Add a short – about 4-inch – length of PVC conduit to the hole you’ll be using to get your wire into the PVC box. Now, route your wire from the exterior, through the short piece of conduit, into the box, and then down the hole to its destination. Alternately, you can run a wire from the exterior to the box, and another wire from the box to the final location, and then connect them with electrical wiring nuts / connectors. When the above has been done, shoot some silicone sealant into both ends of the short piece of conduit. Using silicone lets you pull out the wire later if needed. Then screw on the matching PVC coverplate. If the box or cover plate doesn’t include a seal of some sort, use a small bead of silicone or caulking before putting the lid on. Screw the lid down to the box.

The big advantage to creating an entry port like the one above is that you can easily add more wires later, simply by uncapping one of the other access holes.

Whenever you penetrate the exterior of your RV, make sure you seal it well with sealants that match the exterior material of your RV.

Running wire from Point A to Point B on the inside of your RV can actually be more difficult than outside to inside – depending on where the two points are located. Every motorhome, fifth wheel, slide in, or camper is different… and there are dozens of reasons for running a wire… so each situation will be different. Following are a bunch of RV wire routing tips.

Run wires in the back of your RV cabinets. The least obtrusive way is to drill a hole (or holes) in the top back corner of the cabinet(s). That way your wire is as high as possible and all the way at the back – so it doesn’t interfere with your storage.

If you have ducted air conditioning, you can run wire through the ducts. However, you will still need to create an entry and exit hole somewhere in the ducts. If the ducting is metal, watch out for sharp edges at the entry and exit points and anywhere along the wire run. NEVER run wiring through the heating ducts. It’s unlikely the temperature would get hot enough to melt the wires, but it IS possible – and it only takes a small short circuit to create a big fire.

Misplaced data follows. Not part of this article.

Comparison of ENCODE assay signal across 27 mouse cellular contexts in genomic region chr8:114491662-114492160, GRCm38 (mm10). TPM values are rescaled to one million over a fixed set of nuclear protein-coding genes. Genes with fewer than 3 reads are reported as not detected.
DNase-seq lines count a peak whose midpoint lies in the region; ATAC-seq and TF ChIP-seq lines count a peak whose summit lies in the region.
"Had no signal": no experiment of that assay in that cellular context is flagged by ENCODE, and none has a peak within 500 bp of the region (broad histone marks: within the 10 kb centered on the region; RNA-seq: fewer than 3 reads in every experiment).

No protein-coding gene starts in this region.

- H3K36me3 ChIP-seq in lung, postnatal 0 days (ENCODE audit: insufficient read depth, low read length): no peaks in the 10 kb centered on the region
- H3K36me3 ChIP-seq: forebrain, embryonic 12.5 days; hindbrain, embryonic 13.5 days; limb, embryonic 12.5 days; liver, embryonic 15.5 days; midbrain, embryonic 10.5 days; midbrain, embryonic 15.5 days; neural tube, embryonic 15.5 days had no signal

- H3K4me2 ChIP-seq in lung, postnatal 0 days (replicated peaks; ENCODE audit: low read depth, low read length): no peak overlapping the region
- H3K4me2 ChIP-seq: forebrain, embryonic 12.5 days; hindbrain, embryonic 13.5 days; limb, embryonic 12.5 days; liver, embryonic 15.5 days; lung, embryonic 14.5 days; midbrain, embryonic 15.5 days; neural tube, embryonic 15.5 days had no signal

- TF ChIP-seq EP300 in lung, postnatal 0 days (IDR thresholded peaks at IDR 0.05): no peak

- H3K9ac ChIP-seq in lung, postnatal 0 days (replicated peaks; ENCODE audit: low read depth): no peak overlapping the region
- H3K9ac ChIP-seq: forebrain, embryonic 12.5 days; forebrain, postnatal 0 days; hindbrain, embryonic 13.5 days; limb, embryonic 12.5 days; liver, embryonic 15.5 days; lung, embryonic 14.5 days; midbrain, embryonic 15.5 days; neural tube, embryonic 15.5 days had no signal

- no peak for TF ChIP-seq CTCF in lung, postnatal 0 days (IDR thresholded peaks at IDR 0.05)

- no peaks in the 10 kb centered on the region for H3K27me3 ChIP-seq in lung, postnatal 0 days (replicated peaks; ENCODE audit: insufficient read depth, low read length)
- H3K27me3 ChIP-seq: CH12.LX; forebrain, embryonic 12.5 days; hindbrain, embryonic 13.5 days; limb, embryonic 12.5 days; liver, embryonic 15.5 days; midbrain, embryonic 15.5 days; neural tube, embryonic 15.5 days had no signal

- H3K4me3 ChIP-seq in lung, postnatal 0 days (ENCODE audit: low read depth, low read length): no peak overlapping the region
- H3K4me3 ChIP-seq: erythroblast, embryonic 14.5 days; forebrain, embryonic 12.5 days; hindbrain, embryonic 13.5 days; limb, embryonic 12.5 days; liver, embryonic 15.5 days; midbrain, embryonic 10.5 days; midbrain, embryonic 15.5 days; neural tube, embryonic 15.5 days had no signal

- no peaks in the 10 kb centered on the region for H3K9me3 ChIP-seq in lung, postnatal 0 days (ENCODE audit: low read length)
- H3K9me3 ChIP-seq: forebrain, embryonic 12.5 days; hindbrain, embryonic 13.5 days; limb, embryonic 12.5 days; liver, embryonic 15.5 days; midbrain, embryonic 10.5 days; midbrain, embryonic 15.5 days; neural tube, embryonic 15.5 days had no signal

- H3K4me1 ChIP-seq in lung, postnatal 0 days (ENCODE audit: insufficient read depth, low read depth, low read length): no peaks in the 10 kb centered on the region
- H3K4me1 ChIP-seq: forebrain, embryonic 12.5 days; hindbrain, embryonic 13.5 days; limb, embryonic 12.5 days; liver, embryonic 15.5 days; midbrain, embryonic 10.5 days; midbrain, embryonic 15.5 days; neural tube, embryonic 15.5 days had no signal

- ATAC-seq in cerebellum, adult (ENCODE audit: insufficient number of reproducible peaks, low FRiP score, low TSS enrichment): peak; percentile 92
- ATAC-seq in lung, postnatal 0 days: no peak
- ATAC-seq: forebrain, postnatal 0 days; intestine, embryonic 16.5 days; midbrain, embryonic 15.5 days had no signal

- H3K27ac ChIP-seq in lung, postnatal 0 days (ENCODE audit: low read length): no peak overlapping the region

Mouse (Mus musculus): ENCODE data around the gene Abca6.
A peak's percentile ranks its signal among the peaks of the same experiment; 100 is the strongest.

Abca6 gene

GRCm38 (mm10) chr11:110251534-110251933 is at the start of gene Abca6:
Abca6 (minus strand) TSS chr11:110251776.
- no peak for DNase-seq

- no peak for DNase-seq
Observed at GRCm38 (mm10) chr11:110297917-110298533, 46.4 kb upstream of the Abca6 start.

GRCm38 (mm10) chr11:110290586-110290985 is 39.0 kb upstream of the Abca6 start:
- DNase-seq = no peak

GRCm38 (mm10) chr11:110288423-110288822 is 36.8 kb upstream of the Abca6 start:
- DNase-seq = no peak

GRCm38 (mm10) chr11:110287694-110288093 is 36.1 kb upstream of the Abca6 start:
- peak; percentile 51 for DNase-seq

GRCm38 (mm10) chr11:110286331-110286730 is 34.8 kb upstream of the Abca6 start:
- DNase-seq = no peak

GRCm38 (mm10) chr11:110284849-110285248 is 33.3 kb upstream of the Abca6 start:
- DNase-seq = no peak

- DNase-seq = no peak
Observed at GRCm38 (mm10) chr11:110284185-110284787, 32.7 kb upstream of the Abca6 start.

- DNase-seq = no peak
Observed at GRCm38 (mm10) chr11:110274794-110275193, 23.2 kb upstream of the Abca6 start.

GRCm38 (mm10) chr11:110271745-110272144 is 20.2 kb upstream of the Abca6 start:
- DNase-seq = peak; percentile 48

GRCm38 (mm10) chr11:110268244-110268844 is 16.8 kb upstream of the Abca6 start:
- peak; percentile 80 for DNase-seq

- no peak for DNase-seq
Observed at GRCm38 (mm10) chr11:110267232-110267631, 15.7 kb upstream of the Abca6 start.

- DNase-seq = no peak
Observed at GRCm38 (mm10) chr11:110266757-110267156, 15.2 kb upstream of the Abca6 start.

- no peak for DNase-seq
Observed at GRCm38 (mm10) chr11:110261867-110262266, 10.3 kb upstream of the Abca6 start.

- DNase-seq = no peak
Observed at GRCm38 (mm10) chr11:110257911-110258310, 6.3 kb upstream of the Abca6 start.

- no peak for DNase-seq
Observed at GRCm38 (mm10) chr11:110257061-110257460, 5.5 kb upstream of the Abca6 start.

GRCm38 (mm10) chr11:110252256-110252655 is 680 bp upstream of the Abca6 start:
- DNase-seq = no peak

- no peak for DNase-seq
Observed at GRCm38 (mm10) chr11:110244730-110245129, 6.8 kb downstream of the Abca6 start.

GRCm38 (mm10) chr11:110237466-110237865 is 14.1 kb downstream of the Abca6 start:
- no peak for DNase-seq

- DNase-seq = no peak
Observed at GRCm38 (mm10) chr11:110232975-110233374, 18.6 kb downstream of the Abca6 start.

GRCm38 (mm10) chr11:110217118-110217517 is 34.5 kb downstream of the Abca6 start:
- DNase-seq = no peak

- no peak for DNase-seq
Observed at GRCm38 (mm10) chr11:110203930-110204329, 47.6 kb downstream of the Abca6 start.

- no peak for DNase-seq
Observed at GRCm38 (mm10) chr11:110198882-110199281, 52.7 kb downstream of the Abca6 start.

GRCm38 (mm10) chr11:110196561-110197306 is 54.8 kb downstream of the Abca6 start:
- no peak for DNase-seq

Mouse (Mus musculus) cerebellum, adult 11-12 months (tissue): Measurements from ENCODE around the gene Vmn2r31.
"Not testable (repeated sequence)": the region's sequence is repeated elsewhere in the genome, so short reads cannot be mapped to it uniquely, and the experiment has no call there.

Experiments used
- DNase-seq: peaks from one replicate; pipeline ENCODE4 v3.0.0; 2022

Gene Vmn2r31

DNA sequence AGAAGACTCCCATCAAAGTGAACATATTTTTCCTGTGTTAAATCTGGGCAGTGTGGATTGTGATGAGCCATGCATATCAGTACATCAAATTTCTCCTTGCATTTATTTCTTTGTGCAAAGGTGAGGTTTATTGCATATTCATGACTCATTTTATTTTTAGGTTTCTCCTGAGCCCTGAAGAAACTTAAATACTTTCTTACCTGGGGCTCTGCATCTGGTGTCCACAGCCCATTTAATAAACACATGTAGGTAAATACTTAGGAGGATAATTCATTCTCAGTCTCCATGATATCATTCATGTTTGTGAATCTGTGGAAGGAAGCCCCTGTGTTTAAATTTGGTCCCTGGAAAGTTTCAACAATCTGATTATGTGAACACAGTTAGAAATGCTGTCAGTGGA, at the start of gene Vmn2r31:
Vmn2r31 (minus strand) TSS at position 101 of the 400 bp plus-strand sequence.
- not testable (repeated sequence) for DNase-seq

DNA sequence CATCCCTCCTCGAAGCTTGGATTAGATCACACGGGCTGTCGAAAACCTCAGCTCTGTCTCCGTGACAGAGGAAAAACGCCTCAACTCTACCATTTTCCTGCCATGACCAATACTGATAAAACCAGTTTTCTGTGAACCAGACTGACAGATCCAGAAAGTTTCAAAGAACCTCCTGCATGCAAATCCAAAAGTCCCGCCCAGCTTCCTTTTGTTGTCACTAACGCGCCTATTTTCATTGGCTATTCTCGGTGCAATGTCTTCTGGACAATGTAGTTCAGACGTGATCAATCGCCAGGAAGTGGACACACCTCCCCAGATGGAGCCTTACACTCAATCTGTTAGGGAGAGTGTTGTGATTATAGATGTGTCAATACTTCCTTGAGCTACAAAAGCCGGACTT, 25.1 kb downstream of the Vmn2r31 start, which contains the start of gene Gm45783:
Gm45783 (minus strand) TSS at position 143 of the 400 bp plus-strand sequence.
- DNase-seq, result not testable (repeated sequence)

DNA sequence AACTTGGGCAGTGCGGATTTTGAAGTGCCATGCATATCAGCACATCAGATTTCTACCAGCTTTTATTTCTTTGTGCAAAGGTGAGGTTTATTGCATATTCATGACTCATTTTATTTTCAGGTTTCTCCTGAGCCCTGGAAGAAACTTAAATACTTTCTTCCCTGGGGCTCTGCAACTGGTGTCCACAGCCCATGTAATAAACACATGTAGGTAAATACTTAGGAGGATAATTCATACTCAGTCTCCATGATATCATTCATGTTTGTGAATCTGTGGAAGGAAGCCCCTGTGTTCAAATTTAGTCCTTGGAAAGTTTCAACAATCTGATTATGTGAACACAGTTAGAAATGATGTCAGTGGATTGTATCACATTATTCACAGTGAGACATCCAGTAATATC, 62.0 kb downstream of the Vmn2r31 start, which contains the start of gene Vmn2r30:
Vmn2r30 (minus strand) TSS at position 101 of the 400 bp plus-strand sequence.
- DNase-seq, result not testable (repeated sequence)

Exterior wall are usually not hollow since they’re insulated. Interior RV walls are usually hollow and generally have framing (supports) running vertically. To check for framing locations, a standard stud finder should work. Be aware that even a hollow interior wall can hold surprises including, but not limited to, existing wires, plumbing pipes, cross-bracing, pocket doors, etc.

For major wiring projects, or those gotta-have-it and there’s no other way wire routings, you might have to make multiple holes in a wall to fish the wire. In that case, just do it and look at it as an opportunity to repaint or repaper that wall.

Look for anything else that’s already running the entire route, or parts of it. For example, the holes drilled for your existing plumbing will probably be big enough to run a wire through them as well. If the holes are sealed, remove the sealant, run the wire, and reseal it.

Sometimes the best inside to inside wiring route for you RV is actually inside to outside to inside. For example, you may be able to drop into an exterior storage compartment, run the wire under your RV, and the pop up inside that dinette bench you want to add that USB power outlet to. Again, whenever you’re crossing the RV exterior interior barrier, seal the hole.

Consider running an exterior grade conduit, pipe, or hose instead of the wire – especially for long runs. Then run the required wire through it. This will make it easier to run future wire that can take advantage of the same route. Also, an exterior cover will protect your wires from road damage, weather, and rodents.

Unfortunately, due to the pesky laws of physics, it’s not always possible to run RV wires inside wall, under the floor, or behind cabinets. In those cases – or if you just don’t feel confident drilling and cutting holes in your RV – you can use surface wiring.

Obviously you don’t want lengths of wire hanging around looking ugly and becoming a hazard. Fortunately you have two neat, clean, and easy RV surface wire routing options. The first and simplest is surface mount wire channels or conduits. These typically have a flat surface that goes against the wall or ceiling, a space for your wires, and a removable cover. Many are self-adhesive, with a peel-and-stick backing. Depending on the surface you’re mounting them to, and the quality of the adhesive, you may want to use an adhesive of your own, or use small screws through the backing for extra support. My advice is to go with the supplied adhesive and see how it works. No sense creating extra wiring work for yourself if the easiest route is effective. You can always go back and add more adhesive or screws later IF it becomes necessary.

The other option is actually a peel-and-stick wire – usually two leads – that resembles a flat plastic trim piece. This can be nice and unobtrusive, but I think it’s far less versatile. A wire channel lets you add additional wiring later, and allows for connections that require more than two leads.